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Sister Maureen Turlish, a Voice for Sex Abuse Victims, Dies at 79

Sister Maureen Paul Turlish, a tenacious advocate for survivors of childhood sexual abuse by Roman Catholic clergymen, died July 18 in Cincinnati. She was 79.

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Sam Roberts
, New York Times

Sister Maureen Paul Turlish, a tenacious advocate for survivors of childhood sexual abuse by Roman Catholic clergymen, died July 18 in Cincinnati. She was 79.

The cause was viral encephalitis, said Paul Turlish, her brother and only immediate survivor.

While she had an abiding concern for children, articles in The Boston Globe and elsewhere beginning in 2002 that explored the abuse of minors by priests transformed her into one of the few religious sisters to publicly protest what she denounced as a “conspiracy, collusion and cover-up” by her church’s hierarchy.

“At the time, she was the only religious woman that would publicly stand up for this issue,” the Rev. Thomas P. Doyle, a canon lawyer and advocate for victims of clergy sexual abuse, was quoted as saying by her order, the Sisters of Notre Dame de Namur.

Sister Maureen took to the picket line demanding compensation for victims and an extension of lapsed deadlines to prosecute predators and to lodge civil claims against them. She wrote letters to newspapers, initially under a pen name. She then abandoned anonymity as a founding member of the National Survivor Advocates Coalition and Catholic Whistleblowers.

Among the founders were other nuns, priests, former clerics, a monsignor and Doyle.

After the scandal began to spread in 2002, the Catholic Church in the United States instituted a zero-tolerance policy and imposed a number of programs to prevent further sexual abuse by priests.

In 2007, Sister Maureen and her fellow advocates successfully lobbied to lift the two-year statute of limitations on sexual abuse claims in Delaware and to eliminate time limits on civil suits and criminal penalties involving sexual abuse of children. The legislation generated more than 150 new claims and prompted the Diocese of Wilmington to declare bankruptcy.

Even as she denounced how the church had handled the scandal, Sister Maureen remained a committed, if disillusioned, Catholic. In an address in 2011 to dissident Catholics at Chestnut Hill College, a Catholic institution in Philadelphia, she said:

“No longer am I the person I used to be, even 10 or 12 years ago, and although I cannot compare my loss with the loss suffered by victims of childhood sexual abuse, there is, nevertheless, loss.”

She added: “Something has been taken from me, as it has been taken from every member of the people of God. A part of me has died.” Maureen Anne Turlish was born in Philadelphia on July 5, 1939, to Paul and Mary (Dunn) Turlish. Her mother worked in a South Philadelphia brewery. Her father was president of Local 6 of the Bakery and Confectionery Workers Union and died of a heart attack at the bargaining table in 1975.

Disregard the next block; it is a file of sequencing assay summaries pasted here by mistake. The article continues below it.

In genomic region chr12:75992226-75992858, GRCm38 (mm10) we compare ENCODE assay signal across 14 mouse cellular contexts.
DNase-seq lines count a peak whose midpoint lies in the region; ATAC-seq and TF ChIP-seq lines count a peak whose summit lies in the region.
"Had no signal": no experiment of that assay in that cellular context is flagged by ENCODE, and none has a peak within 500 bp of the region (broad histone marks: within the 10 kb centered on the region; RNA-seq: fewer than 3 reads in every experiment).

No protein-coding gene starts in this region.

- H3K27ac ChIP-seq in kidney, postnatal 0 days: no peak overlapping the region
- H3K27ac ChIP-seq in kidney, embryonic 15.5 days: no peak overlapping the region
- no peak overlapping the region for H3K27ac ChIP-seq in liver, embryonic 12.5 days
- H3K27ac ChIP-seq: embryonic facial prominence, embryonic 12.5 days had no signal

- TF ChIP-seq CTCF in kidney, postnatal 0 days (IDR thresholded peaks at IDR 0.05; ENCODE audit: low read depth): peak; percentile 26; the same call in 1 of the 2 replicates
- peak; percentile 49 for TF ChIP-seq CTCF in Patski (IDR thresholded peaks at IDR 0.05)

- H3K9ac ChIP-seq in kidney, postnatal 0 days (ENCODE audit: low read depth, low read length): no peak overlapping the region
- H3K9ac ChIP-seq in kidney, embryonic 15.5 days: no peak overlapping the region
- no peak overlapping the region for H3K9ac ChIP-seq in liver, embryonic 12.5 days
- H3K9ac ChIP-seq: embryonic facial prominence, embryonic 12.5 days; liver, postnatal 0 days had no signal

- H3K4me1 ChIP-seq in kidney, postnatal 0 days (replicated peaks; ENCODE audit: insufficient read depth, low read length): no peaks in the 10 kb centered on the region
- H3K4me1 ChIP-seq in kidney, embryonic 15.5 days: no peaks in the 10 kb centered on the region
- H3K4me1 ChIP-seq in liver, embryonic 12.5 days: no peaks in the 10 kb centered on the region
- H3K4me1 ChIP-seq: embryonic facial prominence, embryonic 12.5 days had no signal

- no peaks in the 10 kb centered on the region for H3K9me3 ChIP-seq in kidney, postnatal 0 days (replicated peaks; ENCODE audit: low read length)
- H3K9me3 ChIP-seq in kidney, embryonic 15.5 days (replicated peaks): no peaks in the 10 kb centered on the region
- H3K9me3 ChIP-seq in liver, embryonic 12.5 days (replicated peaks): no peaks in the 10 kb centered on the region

She was 9 years old when she took her first turn on the picket line, joining her father during a strike at the Good & Plenty candy factory, she recalled. Her first exposure to the Sisters of Notre Dame was through her art teacher in high school. Her father insisted that she wait until she was 21 before becoming a nun.

After working as a secretary at the Children’s Hospital of Philadelphia, she entered a convent in Maryland in 1960 and took her vows in 1963. She added the name Paul in memory of her father.

Sister Maureen earned a bachelor’s degree in education from Trinity College in Washington (now Trinity Washington University) in 1965 and a master’s in art education from the University of Maryland. She became an art teacher and headed the fine arts department at St. Elizabeth High School in Wilmington.

She had retired from teaching and, until being injured in an automobile accident this year, was living at her order’s Mount Notre Dame campus in Cincinnati, where she was caring for elderly nuns.

In 2003, galvanized by the growing outcry over sexual abuse by priests and the church’s hesitant early response but reluctant to go public, she wrote several letters to The New York Times under the name Sister M. Immaculata Dunn from Valley Forge, Pennsylvania, according to Robert Hoatson, a former priest and a member of Catholic Whistleblowers. One “Sister Immaculata” letter expressed doubt that church leaders had the will to remove priests who were pedophiles or had sexually abused women, including nuns.

“The church was going nuts about it because they couldn’t find Sister M. Immaculata Dunn,” Hoatson said in Global Sisters Report, a project of the newspaper The National Catholic Reporter.

Established to support whistleblowers and victims of sexual abuse, the group pressed to open diocesan files on abuse cases, remove bishops who obstructed justice and organize a global conference of survivors and church leaders.

“What is truly blasphemous and should be deeply offensive to all,” Sister Maureen said in her speech at Chesnut Hill College, “is that so many children could have been spared a lifetime of agony brought on by sexual abuse but for the callous behavior of enabling church officials who shuffled sexual predators around with abandon, instead of calling the police.”

In 2008, she wrote on, which documents the church scandal and advocates for victims, “The sexual abuse of a child by a minister, priest or any religious figure is the most heinous and reprehensible of crimes, and it is called incest for good reason when it occurs in what is often described as the Family of God, the Church.”

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